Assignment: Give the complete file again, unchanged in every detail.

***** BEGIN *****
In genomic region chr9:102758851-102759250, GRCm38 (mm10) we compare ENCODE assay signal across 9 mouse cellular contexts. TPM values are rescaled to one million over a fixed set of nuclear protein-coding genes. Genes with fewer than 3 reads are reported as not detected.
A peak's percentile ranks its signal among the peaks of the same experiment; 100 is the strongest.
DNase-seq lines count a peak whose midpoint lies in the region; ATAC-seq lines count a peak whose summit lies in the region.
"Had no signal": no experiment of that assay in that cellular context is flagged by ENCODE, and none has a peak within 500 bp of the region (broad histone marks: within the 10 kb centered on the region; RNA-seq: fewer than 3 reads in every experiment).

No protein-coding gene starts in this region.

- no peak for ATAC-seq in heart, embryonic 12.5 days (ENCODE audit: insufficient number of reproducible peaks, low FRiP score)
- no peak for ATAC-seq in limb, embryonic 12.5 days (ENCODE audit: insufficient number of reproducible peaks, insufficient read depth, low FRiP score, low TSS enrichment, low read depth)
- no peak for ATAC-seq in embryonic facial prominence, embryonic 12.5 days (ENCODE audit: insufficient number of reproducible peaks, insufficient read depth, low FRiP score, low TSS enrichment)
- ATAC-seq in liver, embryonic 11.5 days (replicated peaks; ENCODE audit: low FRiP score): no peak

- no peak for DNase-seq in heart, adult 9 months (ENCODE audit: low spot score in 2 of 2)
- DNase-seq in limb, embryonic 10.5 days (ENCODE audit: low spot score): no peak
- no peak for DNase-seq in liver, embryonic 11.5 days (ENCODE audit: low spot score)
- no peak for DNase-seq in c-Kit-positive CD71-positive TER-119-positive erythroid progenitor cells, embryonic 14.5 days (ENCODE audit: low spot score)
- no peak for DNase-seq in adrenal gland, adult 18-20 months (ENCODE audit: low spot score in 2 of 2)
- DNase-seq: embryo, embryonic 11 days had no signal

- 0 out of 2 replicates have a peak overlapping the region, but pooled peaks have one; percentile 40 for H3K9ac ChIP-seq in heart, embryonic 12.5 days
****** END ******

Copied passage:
In genomic region chr9:102758851-102759250, GRCm38 (mm10) we compare ENCODE assay signal across 9 mouse cellular contexts. TPM values are rescaled to one million over a fixed set of nuclear protein-coding genes. Genes with fewer than 3 reads are reported as not detected.
A peak's percentile ranks its signal among the peaks of the same experiment; 100 is the strongest.
DNase-seq lines count a peak whose midpoint lies in the region; ATAC-seq lines count a peak whose summit lies in the region.
"Had no signal": no experiment of that assay in that cellular context is flagged by ENCODE, and none has a peak within 500 bp of the region (broad histone marks: within the 10 kb centered on the region; RNA-seq: fewer than 3 reads in every experiment).

No protein-coding gene starts in this region.

- no peak for ATAC-seq in heart, embryonic 12.5 days (ENCODE audit: insufficient number of reproducible peaks, low FRiP score)
- no peak for ATAC-seq in limb, embryonic 12.5 days (ENCODE audit: insufficient number of reproducible peaks, insufficient read depth, low FRiP score, low TSS enrichment, low read depth)
- no peak for ATAC-seq in embryonic facial prominence, embryonic 12.5 days (ENCODE audit: insufficient number of reproducible peaks, insufficient read depth, low FRiP score, low TSS enrichment)
- ATAC-seq in liver, embryonic 11.5 days (replicated peaks; ENCODE audit: low FRiP score): no peak

- no peak for DNase-seq in heart, adult 9 months (ENCODE audit: low spot score in 2 of 2)
- DNase-seq in limb, embryonic 10.5 days (ENCODE audit: low spot score): no peak
- no peak for DNase-seq in liver, embryonic 11.5 days (ENCODE audit: low spot score)
- no peak for DNase-seq in c-Kit-positive CD71-positive TER-119-positive erythroid progenitor cells, embryonic 14.5 days (ENCODE audit: low spot score)
- no peak for DNase-seq in adrenal gland, adult 18-20 months (ENCODE audit: low spot score in 2 of 2)
- DNase-seq: embryo, embryonic 11 days had no signal

- 0 out of 2 replicates have a peak overlapping the region, but pooled peaks have one; percentile 40 for H3K9ac ChIP-seq in heart, embryonic 12.5 days